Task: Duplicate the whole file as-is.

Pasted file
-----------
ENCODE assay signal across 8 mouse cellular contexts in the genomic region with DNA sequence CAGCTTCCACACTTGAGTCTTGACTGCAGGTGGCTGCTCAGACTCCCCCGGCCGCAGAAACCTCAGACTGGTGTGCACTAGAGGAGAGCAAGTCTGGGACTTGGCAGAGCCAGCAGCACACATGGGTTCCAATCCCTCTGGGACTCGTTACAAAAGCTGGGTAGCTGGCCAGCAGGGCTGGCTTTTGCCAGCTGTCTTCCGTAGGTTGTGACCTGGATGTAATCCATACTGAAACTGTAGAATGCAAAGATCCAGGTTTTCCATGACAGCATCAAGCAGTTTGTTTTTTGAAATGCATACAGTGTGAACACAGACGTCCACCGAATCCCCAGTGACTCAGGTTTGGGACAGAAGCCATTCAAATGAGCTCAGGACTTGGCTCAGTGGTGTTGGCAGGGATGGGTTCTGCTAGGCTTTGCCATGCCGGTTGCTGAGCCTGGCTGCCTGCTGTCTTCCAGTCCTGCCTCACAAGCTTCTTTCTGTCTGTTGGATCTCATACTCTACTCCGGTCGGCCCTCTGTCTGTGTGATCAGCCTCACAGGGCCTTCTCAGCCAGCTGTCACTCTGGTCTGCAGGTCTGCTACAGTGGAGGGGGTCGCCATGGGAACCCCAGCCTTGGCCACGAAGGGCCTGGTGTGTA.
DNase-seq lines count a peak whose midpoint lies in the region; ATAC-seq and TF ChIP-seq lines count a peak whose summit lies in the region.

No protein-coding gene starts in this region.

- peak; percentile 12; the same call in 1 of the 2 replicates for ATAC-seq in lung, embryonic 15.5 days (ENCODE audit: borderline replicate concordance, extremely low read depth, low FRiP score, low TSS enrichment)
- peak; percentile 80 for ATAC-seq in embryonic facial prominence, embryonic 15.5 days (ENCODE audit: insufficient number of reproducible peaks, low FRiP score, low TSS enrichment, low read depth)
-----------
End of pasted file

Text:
ENCODE assay signal across 8 mouse cellular contexts in the genomic region with DNA sequence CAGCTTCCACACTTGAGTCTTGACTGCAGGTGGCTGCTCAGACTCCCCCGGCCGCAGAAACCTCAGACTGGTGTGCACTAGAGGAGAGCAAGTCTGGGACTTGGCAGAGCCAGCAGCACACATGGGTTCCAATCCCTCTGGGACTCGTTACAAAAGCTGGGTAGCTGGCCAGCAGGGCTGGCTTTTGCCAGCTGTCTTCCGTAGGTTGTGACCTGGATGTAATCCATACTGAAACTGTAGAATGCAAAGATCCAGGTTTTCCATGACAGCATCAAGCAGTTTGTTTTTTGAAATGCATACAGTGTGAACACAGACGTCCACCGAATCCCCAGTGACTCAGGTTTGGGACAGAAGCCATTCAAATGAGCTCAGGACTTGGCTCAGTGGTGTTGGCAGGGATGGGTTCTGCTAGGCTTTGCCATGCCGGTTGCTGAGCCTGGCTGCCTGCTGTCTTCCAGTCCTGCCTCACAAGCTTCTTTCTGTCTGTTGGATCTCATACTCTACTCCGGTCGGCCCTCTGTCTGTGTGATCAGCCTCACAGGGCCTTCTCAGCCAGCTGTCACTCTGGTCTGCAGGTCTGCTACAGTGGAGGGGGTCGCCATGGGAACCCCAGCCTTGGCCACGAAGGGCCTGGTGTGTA.
DNase-seq lines count a peak whose midpoint lies in the region; ATAC-seq and TF ChIP-seq lines count a peak whose summit lies in the region.

No protein-coding gene starts in this region.

- peak; percentile 12; the same call in 1 of the 2 replicates for ATAC-seq in lung, embryonic 15.5 days (ENCODE audit: borderline replicate concordance, extremely low read depth, low FRiP score, low TSS enrichment)
- peak; percentile 80 for ATAC-seq in embryonic facial prominence, embryonic 15.5 days (ENCODE audit: insufficient number of reproducible peaks, low FRiP score, low TSS enrichment, low read depth)